Keeping Your Chickens’ Water From Freezing and More

My December newsletter is out, covering how to keep your chickens’ water from freezing and other wintry topics. Check it out!

See also an Older blog posting on the same subject.

I Publish Books! Norton Creek Press

Thoughts? Questions? Comments?

I'm wondering what your thoughts are on this issue. Most of my posts are based on input from people like you, so leave a comment below!
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Robert Plamondon
Robert Plamondon has written three books, received over 30 U.S. patents, founded several businesses, and is an expert on free-range chickens. His publishing company, Norton Creek Press, is a treasure trove of the best poultry books of the last 100 years.

Author: Robert Plamondon

Robert Plamondon has written three books, received over 30 U.S. patents, founded several businesses, and is an expert on free-range chickens. His publishing company, Norton Creek Press, is a treasure trove of the best poultry books of the last 100 years.

2 thoughts on “Keeping Your Chickens’ Water From Freezing and More”

  1. Why not simply use a snow dam de-icer? I plan on trying one coiled under one of my metal waterers this winter. Flat (>1″ wide), water proof outdoor heater tape used in frigid areas to melt ‘Ice Dams’ on roof eaves to protect the shingles and underlayment from freeze/thaw damage. Suppliers have all the connectors and additonal fancy hardware if you like, but it’s not essential. Even have heated hoses if your a rich ‘Gentleman Farmer”. My style, but not my budget!
    Thermostatically controlled (built in), on at 38 degrees, off at 48 degrees. 5-8 watts per foot, seems like 6-12 foot would do the trick. 6 footer is under $40. No open pans in the field-I could use my metal waterers year round and have clean, warm water!
    Seems like it would beat the dickens out of birdbath heaters in open pans -what a pain!
    Ever tried one?
    I want to take a moment to thank you for all the great advise you put out.
    While my wife has not yet been willing to show me the P & L (I think she’s just goofing off), I think we are profitable our first year with a flock of 56 layers.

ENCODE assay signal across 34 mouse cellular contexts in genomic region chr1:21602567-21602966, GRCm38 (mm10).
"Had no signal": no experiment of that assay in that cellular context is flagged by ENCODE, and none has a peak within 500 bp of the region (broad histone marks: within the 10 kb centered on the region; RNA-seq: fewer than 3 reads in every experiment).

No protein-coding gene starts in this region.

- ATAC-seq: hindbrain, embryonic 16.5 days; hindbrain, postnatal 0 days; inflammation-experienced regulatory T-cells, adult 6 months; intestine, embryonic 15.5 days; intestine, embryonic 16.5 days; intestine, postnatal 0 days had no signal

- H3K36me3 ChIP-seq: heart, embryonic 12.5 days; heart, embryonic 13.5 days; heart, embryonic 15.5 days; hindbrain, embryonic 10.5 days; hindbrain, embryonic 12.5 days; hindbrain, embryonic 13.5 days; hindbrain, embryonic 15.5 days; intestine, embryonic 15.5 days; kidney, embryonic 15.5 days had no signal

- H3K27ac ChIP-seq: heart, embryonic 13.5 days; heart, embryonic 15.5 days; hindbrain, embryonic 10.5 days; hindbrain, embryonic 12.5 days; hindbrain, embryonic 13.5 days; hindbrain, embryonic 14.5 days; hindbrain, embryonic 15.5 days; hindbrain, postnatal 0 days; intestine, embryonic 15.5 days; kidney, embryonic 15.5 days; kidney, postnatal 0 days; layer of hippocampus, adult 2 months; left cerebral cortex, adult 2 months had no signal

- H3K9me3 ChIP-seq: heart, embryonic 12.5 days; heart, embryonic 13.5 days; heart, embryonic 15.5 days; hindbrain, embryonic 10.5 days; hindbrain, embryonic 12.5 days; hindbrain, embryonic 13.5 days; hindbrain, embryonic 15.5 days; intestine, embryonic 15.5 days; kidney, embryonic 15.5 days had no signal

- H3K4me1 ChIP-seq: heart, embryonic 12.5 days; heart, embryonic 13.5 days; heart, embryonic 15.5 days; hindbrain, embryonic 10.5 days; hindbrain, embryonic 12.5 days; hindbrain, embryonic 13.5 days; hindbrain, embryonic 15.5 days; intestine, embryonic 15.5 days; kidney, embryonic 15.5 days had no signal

The open sided coops work great. Covered half the open end with heavy plastic to cut the wind and our line of Gold Comets is unbelieveable; on Dec 21st (winter solstice) with overnight lows in the 20’s and daytime highs in the high 30’s to low 40’s our production was still at 89% of maximum capacity! Amazing.
    My competitors (with ‘Heritage’ breeds) are out of business right now. Sometimes the old way is best, sometimes not so much.
    We buy started pullets at 18 weeks and they are laying on the ride home. Have all their shots, de-beaked and we band and trim one wing when they arrive. I can’t buy chicks, feed them and fuss with them for 4 months for the price my guy charges.
    We feed nothing but Purina Mills Layena and some extra oyster shell mixed in occasionally. They are free range so we don’t bother with grit. Lock’m up every night and let them out in the morning…we have every predator in America but Mt lions and ferral tigers.
    Going to expand the flock in the late winter or early spring as our regular customer list continues to grow and word of mouth spreads. Going to add 100 hens (in two installments) and not a flower box or geranium is sight! (Chickens WILL eat them!)
    Thank you Robert, for all you do.

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